RICHMOND, Va. (WWBT) - History was made in Richmond as the first Confederate statue was officially taken down along Monument Avenue. Here’s a look at that and more in our top headlines this Thursday.
After some patchy fog in the early morning, Thursday looks to be a pleasant summer day.
We’ll get a break from storms and showers before the Fourth of July when we have a 20% chance of rain.
City Council started the formal process of removing the statues yesterday, which would have had them removed in September, but Stoney cited COVID-19 as well as a potential injury for stepping in early.
Because the city is under a state of emergency, he has the power to make the decision.
There are three Confederate statues remaining on Monument Avenue. The Robert E. Lee statue is controlled by the state, the other two will be removed in the coming days.
As for how much this is costing? We’re told as much as $1.8 million.
While many people at the monument celebrated the removal, that wasn’t the case for all. The Sons of Confederate Veterans says it’s disappointing to see Stonewall Jackson being taken down.
“We’re done trying to educate the public. These monuments must be on private property where they will be maintained, in perpetuity, respected, protected, revered as they deserve because it’s obvious the public sector does not want them.”
The group says it would be glad to take the monuments away from the city.
Today, we’re asking city officials if any arrests were made after an anti-eviction protest turned violent outside the John Marshall Courthouse.
The protests started peacefully with organizations and community members marching to the executive mansion at the State Capitol, demanding Governor Northam extend the eviction freeze during the pandemic that was lifted over the weekend.
The courthouse shut down early after demonstrators tried to force their way inside for a sit-in. Deputies then fired pepper spray into the crowd; protesters responded with a brick through the window.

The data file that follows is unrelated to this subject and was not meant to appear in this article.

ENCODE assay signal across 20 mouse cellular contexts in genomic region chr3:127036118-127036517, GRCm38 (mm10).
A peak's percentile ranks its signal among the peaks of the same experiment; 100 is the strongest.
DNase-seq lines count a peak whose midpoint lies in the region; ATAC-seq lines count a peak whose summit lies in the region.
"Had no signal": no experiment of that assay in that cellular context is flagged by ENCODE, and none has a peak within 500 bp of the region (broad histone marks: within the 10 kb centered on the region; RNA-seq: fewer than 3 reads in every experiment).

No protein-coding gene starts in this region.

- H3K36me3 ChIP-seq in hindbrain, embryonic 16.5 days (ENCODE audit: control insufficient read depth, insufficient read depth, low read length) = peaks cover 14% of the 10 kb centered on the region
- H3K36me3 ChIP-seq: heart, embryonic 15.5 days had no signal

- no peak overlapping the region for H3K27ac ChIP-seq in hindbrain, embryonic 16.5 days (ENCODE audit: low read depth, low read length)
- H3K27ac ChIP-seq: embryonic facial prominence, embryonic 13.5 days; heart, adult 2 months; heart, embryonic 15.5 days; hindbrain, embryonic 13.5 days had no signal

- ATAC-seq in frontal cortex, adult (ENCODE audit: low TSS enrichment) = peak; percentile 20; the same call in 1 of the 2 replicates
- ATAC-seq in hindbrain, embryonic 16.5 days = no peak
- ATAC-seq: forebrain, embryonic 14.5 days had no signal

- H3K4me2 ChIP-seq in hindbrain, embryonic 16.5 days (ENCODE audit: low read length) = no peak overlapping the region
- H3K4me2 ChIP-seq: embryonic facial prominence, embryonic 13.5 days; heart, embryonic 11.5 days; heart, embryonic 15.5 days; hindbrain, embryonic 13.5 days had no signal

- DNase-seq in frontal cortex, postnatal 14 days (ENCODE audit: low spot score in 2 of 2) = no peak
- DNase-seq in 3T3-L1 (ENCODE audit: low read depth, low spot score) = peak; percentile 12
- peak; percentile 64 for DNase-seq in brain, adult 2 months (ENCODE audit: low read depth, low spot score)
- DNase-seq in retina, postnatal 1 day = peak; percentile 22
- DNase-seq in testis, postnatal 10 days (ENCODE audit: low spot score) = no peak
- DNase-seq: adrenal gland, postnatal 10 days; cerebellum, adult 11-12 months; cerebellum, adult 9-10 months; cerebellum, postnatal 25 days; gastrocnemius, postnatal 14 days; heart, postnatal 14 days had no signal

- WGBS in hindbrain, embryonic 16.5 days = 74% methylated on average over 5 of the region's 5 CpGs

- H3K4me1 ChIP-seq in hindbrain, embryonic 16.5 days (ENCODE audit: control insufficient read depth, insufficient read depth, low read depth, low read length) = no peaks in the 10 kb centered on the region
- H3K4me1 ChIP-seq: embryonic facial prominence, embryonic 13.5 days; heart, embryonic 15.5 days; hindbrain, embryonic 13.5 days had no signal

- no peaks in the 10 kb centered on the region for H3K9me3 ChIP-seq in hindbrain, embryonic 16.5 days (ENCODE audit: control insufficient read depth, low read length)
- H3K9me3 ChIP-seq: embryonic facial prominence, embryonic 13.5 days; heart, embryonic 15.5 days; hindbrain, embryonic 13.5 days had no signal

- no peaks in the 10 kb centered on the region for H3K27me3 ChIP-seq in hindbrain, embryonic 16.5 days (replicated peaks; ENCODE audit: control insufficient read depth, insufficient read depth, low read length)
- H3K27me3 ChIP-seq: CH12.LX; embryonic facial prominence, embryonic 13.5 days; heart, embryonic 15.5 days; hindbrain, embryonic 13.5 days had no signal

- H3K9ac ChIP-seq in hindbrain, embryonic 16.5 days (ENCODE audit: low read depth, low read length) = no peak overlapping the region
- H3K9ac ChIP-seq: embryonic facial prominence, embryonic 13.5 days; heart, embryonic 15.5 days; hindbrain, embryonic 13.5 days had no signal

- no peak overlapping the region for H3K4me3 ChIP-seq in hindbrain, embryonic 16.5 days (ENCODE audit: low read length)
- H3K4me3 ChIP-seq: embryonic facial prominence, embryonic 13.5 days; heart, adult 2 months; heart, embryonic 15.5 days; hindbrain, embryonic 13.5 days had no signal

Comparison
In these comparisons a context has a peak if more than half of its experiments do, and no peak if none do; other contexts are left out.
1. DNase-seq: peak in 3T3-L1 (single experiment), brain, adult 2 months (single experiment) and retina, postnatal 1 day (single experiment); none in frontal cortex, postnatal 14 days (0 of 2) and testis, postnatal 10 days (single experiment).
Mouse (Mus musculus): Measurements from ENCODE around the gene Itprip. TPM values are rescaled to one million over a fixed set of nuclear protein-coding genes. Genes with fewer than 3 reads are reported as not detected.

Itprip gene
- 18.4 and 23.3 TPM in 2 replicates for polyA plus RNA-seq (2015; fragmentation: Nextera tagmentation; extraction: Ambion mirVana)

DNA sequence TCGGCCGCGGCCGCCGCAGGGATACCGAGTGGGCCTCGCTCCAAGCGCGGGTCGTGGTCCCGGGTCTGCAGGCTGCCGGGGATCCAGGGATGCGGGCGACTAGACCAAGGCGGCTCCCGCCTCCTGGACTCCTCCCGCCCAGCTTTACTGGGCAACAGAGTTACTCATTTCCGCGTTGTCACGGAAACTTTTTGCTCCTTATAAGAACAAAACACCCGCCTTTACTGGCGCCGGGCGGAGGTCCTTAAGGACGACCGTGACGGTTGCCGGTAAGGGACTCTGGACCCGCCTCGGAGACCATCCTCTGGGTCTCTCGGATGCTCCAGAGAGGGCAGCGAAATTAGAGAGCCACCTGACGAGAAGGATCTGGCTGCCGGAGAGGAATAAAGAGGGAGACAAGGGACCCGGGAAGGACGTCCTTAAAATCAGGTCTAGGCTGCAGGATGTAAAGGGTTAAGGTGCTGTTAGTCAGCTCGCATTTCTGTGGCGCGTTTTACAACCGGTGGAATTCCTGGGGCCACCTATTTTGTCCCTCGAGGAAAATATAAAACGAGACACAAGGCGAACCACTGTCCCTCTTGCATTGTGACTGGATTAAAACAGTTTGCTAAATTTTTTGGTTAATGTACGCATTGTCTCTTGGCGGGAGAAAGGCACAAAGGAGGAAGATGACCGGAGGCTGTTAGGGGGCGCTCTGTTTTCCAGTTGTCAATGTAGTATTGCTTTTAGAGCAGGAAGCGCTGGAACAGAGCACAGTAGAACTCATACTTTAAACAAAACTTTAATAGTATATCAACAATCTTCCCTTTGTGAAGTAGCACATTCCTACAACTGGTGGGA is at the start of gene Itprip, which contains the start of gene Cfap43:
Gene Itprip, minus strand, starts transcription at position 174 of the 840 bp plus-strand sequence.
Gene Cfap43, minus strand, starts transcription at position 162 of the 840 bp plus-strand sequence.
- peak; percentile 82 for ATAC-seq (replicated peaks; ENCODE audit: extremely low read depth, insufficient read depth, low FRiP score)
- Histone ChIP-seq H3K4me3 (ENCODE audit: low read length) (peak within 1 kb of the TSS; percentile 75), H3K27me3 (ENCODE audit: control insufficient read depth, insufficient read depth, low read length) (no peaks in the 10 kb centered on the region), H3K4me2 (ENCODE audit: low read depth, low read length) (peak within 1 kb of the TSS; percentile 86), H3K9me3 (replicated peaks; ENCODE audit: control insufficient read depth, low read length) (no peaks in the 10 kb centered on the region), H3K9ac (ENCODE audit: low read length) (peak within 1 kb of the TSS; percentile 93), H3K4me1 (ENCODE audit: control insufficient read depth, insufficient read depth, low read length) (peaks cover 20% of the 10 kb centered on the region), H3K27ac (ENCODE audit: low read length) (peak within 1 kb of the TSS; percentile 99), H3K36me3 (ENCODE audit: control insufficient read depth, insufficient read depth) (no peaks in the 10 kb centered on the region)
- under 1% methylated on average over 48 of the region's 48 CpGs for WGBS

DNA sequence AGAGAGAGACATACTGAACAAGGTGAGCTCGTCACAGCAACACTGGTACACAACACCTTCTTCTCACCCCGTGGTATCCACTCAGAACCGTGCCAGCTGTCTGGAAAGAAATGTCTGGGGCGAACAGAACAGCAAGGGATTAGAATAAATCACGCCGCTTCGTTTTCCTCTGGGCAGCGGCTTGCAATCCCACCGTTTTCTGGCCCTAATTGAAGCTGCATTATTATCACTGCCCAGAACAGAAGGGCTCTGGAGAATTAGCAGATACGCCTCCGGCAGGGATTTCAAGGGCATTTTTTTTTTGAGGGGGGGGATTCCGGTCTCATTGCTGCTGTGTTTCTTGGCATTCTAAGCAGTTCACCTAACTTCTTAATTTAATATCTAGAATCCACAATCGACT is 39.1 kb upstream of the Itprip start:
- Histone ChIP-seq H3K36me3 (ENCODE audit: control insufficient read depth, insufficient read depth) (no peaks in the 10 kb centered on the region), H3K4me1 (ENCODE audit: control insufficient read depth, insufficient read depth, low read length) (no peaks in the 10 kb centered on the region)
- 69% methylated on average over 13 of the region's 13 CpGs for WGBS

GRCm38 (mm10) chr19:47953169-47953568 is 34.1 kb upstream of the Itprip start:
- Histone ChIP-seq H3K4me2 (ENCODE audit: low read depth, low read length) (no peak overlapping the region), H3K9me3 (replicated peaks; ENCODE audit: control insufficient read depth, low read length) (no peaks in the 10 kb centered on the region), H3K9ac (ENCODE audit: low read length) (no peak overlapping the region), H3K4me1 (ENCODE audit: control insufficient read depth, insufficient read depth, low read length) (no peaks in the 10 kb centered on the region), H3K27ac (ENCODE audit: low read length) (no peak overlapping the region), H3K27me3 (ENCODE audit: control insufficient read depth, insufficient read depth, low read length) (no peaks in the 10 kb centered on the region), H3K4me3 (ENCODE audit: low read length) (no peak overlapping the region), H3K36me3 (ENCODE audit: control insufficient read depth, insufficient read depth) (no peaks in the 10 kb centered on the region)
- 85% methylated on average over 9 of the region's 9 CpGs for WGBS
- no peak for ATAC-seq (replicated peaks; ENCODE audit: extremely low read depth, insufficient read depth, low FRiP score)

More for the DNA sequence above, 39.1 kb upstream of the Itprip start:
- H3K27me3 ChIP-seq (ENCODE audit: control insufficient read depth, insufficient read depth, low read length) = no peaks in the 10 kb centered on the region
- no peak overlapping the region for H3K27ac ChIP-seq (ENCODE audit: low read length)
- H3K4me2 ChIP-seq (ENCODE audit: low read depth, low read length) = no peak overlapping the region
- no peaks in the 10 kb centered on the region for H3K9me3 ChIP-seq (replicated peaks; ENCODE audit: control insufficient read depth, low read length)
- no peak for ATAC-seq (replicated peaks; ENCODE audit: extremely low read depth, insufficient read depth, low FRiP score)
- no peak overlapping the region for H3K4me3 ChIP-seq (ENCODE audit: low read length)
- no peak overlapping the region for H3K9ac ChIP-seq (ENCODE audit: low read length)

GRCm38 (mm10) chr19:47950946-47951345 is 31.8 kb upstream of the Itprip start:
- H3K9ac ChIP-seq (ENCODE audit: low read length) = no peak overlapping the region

In Henrico, a man is fighting for his life after being shot in a neighborhood near Richmond Raceway yesterday evening.
Police have not released any suspect information but they are asking anyone who knows anything to call Crime Stoppers at 804-780-1000.
In Chesterfield, police are still searching for the car involved in a shooting on Midlothian Turnpike that injured a man.
Police say the man was traveling west on Midlothian near Powhite when a white BMW sedan with dark tinted windows and a Maryland license plate drove up next to him. Someone fired gunshots then drove off.
Anyone with information should call Crime Solvers at 804-748-0660.
New laws went into effect across the commonwealth Wednesday; one will help shed light on whether certain groups are targeted by police.
Through House Bill 1250, also known as the Community Policing Act, law enforcement across the state are required to record information about a driver’s race, ethnicity, age, and gender during a traffic stop.
The purpose is to stop law enforcement from engaging in bias-based profiling while performing their jobs. Read more about it here.
Dr. Taison Bell of UVA says that if trends continue, he hopes Governor Northam will put some regulations back in place to keep people safe.
Dr. Bell said he and many of his colleagues believe the start of Phase 3 in the commonwealth is premature, as states across the country are seeing a spike in positive COVID-19 cases after rolling back restrictions.
Cases across Virginia since the pandemic started now top 63,000, and 23 more people have died since Tuesday.
Our percent positivity is up slightly again to 6.1%. Here’s a reminder of phase three guidelines.
The Virginia Department of Health is holding a press briefing today to provide an update on their response to COVID-19 in long-term care facilities. That is set to begin at 11 this morning - you can watch it live on our digital platforms.
President Donald Trump’s July Fourth celebration on the National Mall will feature one of the largest fireworks displays ever and as many as 300,000 face masks will be given away to those who want them — but despite health concerns from D.C.‘s mayor, no one apparently will be required to wear them.
Washington is currently in phase 2 of its reopening plans, and the mayor has asked district residents to avoid large crowds and celebrate July Fourth at or near their homes.
Today, the Robins Nature Center at Maymont is reopening to the public. It’s been closed since November to complete $2.3 million in renovations.
It was supposed to reopen in April but was postponed due to the pandemic.
Tickets must be purchased online and are available in 45-minute time slots with limited capacity for entry. To read through safety precautions, click here.
“I like the dreams of the future better than the history of the past.” - Thomas Jefferson
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